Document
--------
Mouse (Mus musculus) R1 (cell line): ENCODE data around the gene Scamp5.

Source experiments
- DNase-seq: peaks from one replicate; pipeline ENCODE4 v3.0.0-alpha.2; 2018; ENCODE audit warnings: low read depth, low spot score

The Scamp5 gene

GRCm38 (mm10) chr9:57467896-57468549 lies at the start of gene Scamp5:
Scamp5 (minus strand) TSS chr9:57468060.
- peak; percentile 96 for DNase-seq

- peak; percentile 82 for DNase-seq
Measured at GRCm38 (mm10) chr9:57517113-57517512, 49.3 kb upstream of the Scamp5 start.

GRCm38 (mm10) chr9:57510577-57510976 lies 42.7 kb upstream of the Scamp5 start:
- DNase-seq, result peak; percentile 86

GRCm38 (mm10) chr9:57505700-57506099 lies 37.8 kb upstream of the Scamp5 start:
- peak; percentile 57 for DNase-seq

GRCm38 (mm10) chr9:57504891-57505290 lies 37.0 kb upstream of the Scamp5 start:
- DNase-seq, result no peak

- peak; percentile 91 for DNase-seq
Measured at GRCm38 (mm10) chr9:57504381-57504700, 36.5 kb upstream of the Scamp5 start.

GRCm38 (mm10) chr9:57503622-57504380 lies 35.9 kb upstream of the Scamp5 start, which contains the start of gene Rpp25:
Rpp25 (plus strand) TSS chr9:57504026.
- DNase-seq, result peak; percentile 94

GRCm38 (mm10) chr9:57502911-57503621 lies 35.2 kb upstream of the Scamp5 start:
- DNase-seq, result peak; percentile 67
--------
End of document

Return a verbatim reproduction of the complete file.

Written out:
Mouse (Mus musculus) R1 (cell line): ENCODE data around the gene Scamp5.

Source experiments
- DNase-seq: peaks from one replicate; pipeline ENCODE4 v3.0.0-alpha.2; 2018; ENCODE audit warnings: low read depth, low spot score

The Scamp5 gene

GRCm38 (mm10) chr9:57467896-57468549 lies at the start of gene Scamp5:
Scamp5 (minus strand) TSS chr9:57468060.
- peak; percentile 96 for DNase-seq

- peak; percentile 82 for DNase-seq
Measured at GRCm38 (mm10) chr9:57517113-57517512, 49.3 kb upstream of the Scamp5 start.

GRCm38 (mm10) chr9:57510577-57510976 lies 42.7 kb upstream of the Scamp5 start:
- DNase-seq, result peak; percentile 86

GRCm38 (mm10) chr9:57505700-57506099 lies 37.8 kb upstream of the Scamp5 start:
- peak; percentile 57 for DNase-seq

GRCm38 (mm10) chr9:57504891-57505290 lies 37.0 kb upstream of the Scamp5 start:
- DNase-seq, result no peak

- peak; percentile 91 for DNase-seq
Measured at GRCm38 (mm10) chr9:57504381-57504700, 36.5 kb upstream of the Scamp5 start.

GRCm38 (mm10) chr9:57503622-57504380 lies 35.9 kb upstream of the Scamp5 start, which contains the start of gene Rpp25:
Rpp25 (plus strand) TSS chr9:57504026.
- DNase-seq, result peak; percentile 94

GRCm38 (mm10) chr9:57502911-57503621 lies 35.2 kb upstream of the Scamp5 start:
- DNase-seq, result peak; percentile 67